An American-Iranian academic, whose imprisonment in Tehran's notorious Evin jail along with a colleague raised tensions with the Bush administration, has been abruptly freed.
Haleh Esfandiari, from the Washington-based Woodrow Wilson centre, was released yesterday after payment of 3bn rials in bail. She and Kian Tajbakhsh, a consultant for George Soros's Open Society Institute, were arrested in May on spying charges. They went on television last month to "confess" they were plotting a velvet revolution to topple Iran's clerical regime.
But US officials accused Iranian authorities of coercing the prisoners into making confessions as part of a campaign aimed at deterring Iranians from having contact with foreigners.
Lee Hamilton, head of the Woodrow Wilson centre, welcomed the release of 67-year old Ms Esfandiari, the thinktank's Middle East director.
"This has been a long, trying ordeal for her and her family," he said. "Her physical and mental well-being are now the priority."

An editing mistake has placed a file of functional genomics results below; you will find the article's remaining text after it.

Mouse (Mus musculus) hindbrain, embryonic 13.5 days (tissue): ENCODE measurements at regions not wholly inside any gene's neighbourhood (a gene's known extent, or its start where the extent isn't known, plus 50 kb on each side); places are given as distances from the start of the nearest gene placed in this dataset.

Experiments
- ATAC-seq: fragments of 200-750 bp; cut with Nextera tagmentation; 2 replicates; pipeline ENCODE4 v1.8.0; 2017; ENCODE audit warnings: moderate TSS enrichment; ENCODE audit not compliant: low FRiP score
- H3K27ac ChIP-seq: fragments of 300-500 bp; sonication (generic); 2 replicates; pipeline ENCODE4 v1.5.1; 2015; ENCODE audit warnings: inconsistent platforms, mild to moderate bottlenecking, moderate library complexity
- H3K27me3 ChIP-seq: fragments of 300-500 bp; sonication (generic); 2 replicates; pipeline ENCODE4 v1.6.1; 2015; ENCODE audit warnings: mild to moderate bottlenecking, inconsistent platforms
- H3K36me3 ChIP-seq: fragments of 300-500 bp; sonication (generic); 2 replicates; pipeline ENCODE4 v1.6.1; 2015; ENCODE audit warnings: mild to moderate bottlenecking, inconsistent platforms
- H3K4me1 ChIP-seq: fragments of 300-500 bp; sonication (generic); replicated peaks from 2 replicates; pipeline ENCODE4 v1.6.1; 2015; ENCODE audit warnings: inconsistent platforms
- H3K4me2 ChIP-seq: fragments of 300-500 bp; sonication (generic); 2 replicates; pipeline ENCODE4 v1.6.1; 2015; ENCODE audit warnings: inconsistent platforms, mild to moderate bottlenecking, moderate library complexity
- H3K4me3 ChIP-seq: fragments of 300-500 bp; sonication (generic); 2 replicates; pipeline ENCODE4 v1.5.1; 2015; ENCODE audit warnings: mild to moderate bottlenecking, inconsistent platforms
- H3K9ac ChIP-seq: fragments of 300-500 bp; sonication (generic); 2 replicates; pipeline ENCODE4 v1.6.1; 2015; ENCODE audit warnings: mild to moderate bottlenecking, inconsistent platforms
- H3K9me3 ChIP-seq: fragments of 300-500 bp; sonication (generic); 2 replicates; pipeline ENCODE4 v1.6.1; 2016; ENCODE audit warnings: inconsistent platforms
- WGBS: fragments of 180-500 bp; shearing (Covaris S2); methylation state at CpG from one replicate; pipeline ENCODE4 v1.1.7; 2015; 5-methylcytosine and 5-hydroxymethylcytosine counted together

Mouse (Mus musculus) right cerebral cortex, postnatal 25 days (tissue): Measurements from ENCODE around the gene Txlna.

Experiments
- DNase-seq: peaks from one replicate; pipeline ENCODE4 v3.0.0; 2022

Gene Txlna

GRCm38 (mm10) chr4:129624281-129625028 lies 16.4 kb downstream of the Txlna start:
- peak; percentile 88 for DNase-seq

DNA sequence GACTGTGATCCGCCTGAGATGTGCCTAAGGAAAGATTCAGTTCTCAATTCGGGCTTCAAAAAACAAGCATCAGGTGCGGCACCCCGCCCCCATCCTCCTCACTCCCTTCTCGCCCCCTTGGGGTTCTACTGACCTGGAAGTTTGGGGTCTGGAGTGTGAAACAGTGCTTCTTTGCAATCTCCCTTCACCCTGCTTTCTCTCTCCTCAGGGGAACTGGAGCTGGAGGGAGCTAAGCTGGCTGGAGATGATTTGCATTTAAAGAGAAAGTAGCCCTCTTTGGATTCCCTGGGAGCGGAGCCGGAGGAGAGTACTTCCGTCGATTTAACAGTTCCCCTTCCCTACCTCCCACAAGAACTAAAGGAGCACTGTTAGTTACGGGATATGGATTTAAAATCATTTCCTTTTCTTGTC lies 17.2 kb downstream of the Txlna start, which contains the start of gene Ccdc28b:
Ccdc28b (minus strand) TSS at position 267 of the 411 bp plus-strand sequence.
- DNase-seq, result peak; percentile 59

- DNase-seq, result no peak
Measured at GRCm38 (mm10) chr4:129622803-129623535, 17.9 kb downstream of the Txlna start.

However there was no word on the fate of Mr Tajbakhsh, although an Iranian news agency said that he might be freed on bail in the coming days.
A resolution in the academics' case had been anticipated since 12 August, when the Iranian deputy prosecutor announced that the investigation had been completed.
A third American-Iranian is also being held while a fourth, a journalist, is already out on bail. Iran does not recognise dual citizenship and considers the detainees to be Iranian.
The US and Iran have not had diplomatic relations since the 1979 hostage taking at the US embassy in Tehran. Tensions have been running high over Iran's refusal to bow to UN demands on its nuclear programme, and the US detention of Iranian agents in northern Iraq.